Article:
A derrick hand helps operate equipment that lifts heavy objects like drill pipes or tool joints onto or off of a wellhead. They also help maintain and repair drilling equipment, including oil and gas pumps, as well as other machines used during drilling operations. Derricks can be dangerous places to work, so derrick hands must be able to follow safety protocols and use appropriate safety gear while working with heavy machinery. They earn about $15 per hour.
Oil rigs have strong engines that power the drilling equipment and some other rig equipment. As the job title implies, Motorhands are in charge of keeping the engines running smoothly. Equipment varies somewhat from rig to rig, but more often than not a rig has a combination of diesel and electric engines.
Motorhands operate drilling and service rig machinery as intermediate members of the rig crew. Oil and gas well services operators drive trucks and operate specialized hydraulic pumping systems to place cement in wells or to treat wells with chemicals, sand mixtures, or gases to stimulate production. They are employed by drilling and well service contractors and by petroleum-producing companies. Motorhands should have a knack for mechanics and experience with this type of equipment. They can earn approximately CAD $71, 325 per year.
Roughnecks and Roustabouts
A roughneck is responsible for helping assemble and disassemble drilling rigs before and after drilling operations begin. They also help move drill pipes, tools, and other equipment around a rig site. Roughnecks must be able to lift heavy objects over their heads while working at heights of up to 100 feet above ground level. They earn about $15 per hour.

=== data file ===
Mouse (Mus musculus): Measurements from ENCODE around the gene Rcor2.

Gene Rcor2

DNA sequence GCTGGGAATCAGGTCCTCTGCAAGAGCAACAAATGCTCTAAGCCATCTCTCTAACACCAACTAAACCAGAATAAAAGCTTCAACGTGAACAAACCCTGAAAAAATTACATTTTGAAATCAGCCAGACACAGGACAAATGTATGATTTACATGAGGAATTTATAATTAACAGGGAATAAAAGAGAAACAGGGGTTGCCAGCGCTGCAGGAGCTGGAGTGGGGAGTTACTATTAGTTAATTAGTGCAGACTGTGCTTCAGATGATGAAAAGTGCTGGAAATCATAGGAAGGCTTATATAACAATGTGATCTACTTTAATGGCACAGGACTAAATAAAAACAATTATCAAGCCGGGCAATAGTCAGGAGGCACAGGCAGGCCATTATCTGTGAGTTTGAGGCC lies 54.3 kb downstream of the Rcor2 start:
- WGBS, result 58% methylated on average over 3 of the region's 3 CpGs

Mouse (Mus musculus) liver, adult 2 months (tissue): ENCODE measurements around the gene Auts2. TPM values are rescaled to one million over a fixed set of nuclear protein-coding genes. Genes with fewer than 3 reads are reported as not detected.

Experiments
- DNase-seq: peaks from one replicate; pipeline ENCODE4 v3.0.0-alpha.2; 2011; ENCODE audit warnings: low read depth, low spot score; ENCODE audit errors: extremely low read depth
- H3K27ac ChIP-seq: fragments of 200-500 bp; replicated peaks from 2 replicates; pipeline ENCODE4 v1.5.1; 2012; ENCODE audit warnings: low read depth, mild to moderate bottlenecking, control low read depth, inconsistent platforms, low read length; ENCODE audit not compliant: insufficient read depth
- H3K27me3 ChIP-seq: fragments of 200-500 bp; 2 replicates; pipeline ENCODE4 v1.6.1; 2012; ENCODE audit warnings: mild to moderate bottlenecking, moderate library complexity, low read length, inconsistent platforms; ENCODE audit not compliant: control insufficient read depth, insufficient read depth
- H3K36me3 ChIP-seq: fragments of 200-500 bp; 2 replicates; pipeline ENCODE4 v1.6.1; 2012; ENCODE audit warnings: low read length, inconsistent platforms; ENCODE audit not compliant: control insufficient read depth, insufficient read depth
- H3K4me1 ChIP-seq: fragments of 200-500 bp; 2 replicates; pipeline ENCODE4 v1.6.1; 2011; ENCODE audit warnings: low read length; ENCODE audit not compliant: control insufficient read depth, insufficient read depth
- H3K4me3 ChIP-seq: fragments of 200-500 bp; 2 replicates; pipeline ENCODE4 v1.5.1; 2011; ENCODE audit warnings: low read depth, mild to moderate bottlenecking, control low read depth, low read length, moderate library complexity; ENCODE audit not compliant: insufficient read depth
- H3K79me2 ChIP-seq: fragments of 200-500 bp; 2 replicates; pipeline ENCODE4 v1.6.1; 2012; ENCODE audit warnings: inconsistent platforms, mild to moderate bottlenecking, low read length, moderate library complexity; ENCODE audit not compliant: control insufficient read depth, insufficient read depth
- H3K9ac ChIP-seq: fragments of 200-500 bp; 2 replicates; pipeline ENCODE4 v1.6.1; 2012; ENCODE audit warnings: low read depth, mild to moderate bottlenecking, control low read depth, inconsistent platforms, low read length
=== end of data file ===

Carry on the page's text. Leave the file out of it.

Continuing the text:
A roustabout helps set up and break down equipment before drilling begins. They’re also responsible for setting up any storage containers or tanks needed to store chemicals used during drilling operations. Roustabouts usually do not need a lot of training, but they must be able to lift heavy objects and work outdoors in all weather conditions. They earn about $15 per hour. Roughnecks and Roustabout can earn around CAD $40, 000 per year.
In conclusion, if you’re thinking about applying for a job on an oil rig. Keep in mind that it’s not as simple as submitting your resume and hoping they call you back. These companies receive hundreds of applications a week, so it’s important that you give yourself every possible advantage before applying. By following these tips and strategies, you can increase your chances of finding a job. And having a successful career on an oil rig in Alberta.
However, keep in mind that this career path is not for everyone. Many jobs on an oil rig involve work that is highly physical. And requires you to maintain optimal health and fitness in order to perform your duties well. Even those jobs that are more technical in nature require the ability to perform well under stress. Moreover, you can also check out other similar articles like this.